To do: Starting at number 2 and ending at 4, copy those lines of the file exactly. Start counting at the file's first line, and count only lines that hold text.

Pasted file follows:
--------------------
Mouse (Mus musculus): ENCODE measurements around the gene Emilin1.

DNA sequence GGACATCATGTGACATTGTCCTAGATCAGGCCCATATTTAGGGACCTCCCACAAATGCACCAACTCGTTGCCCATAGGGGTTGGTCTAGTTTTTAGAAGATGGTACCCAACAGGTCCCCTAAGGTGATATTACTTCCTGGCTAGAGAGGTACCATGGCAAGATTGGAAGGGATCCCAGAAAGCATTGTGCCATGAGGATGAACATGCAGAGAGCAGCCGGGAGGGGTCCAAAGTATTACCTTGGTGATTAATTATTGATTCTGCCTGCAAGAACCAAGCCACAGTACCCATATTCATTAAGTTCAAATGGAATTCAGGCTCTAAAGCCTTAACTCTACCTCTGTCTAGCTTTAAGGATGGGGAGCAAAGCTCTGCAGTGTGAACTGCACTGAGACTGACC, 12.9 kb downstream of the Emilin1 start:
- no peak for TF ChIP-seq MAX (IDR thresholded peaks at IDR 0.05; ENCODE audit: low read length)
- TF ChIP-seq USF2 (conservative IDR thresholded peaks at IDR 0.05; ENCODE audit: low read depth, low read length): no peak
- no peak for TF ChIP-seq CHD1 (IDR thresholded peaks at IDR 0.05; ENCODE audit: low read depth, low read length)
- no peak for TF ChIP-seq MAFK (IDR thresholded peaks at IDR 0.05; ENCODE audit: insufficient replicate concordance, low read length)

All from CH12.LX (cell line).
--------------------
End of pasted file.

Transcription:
DNA sequence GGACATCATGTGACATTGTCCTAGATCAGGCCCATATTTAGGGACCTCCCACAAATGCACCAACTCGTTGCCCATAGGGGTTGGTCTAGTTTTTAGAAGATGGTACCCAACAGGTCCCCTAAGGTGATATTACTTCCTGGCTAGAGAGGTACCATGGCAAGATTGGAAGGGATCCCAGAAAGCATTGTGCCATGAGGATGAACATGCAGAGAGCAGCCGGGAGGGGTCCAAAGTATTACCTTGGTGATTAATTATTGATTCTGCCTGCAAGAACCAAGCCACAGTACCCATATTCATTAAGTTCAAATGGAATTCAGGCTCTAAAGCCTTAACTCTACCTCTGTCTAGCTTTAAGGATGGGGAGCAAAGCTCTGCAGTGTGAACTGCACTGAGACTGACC, 12.9 kb downstream of the Emilin1 start:
- no peak for TF ChIP-seq MAX (IDR thresholded peaks at IDR 0.05; ENCODE audit: low read length)
- TF ChIP-seq USF2 (conservative IDR thresholded peaks at IDR 0.05; ENCODE audit: low read depth, low read length): no peak